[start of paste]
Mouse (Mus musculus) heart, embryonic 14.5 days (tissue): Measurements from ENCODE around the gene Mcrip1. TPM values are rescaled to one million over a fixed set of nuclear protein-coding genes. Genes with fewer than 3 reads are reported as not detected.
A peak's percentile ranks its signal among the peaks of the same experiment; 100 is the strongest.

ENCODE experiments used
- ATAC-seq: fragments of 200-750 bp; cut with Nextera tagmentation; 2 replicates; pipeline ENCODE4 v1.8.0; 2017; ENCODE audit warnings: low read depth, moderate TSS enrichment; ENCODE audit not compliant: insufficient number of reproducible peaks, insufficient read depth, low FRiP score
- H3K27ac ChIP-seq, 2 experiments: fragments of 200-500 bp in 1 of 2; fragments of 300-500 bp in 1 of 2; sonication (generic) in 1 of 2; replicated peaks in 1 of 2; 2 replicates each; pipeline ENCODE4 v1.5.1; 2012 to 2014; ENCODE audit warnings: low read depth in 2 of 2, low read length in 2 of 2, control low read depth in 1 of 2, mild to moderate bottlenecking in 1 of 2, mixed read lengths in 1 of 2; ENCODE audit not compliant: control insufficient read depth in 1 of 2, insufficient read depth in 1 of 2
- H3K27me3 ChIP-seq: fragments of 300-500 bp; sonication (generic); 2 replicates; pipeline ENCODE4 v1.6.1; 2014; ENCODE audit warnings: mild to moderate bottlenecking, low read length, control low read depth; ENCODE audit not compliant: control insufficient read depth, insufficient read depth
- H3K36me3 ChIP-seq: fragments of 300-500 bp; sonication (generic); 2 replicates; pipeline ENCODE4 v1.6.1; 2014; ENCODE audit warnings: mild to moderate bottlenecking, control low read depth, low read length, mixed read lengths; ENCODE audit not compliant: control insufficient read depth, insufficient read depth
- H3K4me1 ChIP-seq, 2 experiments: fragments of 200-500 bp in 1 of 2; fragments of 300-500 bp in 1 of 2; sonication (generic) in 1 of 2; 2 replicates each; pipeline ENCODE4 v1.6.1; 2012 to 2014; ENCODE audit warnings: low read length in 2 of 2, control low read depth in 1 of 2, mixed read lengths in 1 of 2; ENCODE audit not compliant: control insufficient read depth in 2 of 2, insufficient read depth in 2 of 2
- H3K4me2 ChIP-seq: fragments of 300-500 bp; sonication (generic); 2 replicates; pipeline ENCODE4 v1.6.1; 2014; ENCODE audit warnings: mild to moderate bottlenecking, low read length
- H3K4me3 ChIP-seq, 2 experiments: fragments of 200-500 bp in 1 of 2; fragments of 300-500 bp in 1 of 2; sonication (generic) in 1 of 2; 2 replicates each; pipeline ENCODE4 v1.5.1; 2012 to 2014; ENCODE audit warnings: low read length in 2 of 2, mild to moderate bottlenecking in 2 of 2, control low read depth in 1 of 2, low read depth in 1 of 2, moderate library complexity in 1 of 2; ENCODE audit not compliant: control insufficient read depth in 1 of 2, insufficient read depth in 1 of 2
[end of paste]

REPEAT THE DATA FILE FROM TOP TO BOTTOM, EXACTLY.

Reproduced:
Mouse (Mus musculus) heart, embryonic 14.5 days (tissue): Measurements from ENCODE around the gene Mcrip1. TPM values are rescaled to one million over a fixed set of nuclear protein-coding genes. Genes with fewer than 3 reads are reported as not detected.
A peak's percentile ranks its signal among the peaks of the same experiment; 100 is the strongest.

ENCODE experiments used
- ATAC-seq: fragments of 200-750 bp; cut with Nextera tagmentation; 2 replicates; pipeline ENCODE4 v1.8.0; 2017; ENCODE audit warnings: low read depth, moderate TSS enrichment; ENCODE audit not compliant: insufficient number of reproducible peaks, insufficient read depth, low FRiP score
- H3K27ac ChIP-seq, 2 experiments: fragments of 200-500 bp in 1 of 2; fragments of 300-500 bp in 1 of 2; sonication (generic) in 1 of 2; replicated peaks in 1 of 2; 2 replicates each; pipeline ENCODE4 v1.5.1; 2012 to 2014; ENCODE audit warnings: low read depth in 2 of 2, low read length in 2 of 2, control low read depth in 1 of 2, mild to moderate bottlenecking in 1 of 2, mixed read lengths in 1 of 2; ENCODE audit not compliant: control insufficient read depth in 1 of 2, insufficient read depth in 1 of 2
- H3K27me3 ChIP-seq: fragments of 300-500 bp; sonication (generic); 2 replicates; pipeline ENCODE4 v1.6.1; 2014; ENCODE audit warnings: mild to moderate bottlenecking, low read length, control low read depth; ENCODE audit not compliant: control insufficient read depth, insufficient read depth
- H3K36me3 ChIP-seq: fragments of 300-500 bp; sonication (generic); 2 replicates; pipeline ENCODE4 v1.6.1; 2014; ENCODE audit warnings: mild to moderate bottlenecking, control low read depth, low read length, mixed read lengths; ENCODE audit not compliant: control insufficient read depth, insufficient read depth
- H3K4me1 ChIP-seq, 2 experiments: fragments of 200-500 bp in 1 of 2; fragments of 300-500 bp in 1 of 2; sonication (generic) in 1 of 2; 2 replicates each; pipeline ENCODE4 v1.6.1; 2012 to 2014; ENCODE audit warnings: low read length in 2 of 2, control low read depth in 1 of 2, mixed read lengths in 1 of 2; ENCODE audit not compliant: control insufficient read depth in 2 of 2, insufficient read depth in 2 of 2
- H3K4me2 ChIP-seq: fragments of 300-500 bp; sonication (generic); 2 replicates; pipeline ENCODE4 v1.6.1; 2014; ENCODE audit warnings: mild to moderate bottlenecking, low read length
- H3K4me3 ChIP-seq, 2 experiments: fragments of 200-500 bp in 1 of 2; fragments of 300-500 bp in 1 of 2; sonication (generic) in 1 of 2; 2 replicates each; pipeline ENCODE4 v1.5.1; 2012 to 2014; ENCODE audit warnings: low read length in 2 of 2, mild to moderate bottlenecking in 2 of 2, control low read depth in 1 of 2, low read depth in 1 of 2, moderate library complexity in 1 of 2; ENCODE audit not compliant: control insufficient read depth in 1 of 2, insufficient read depth in 1 of 2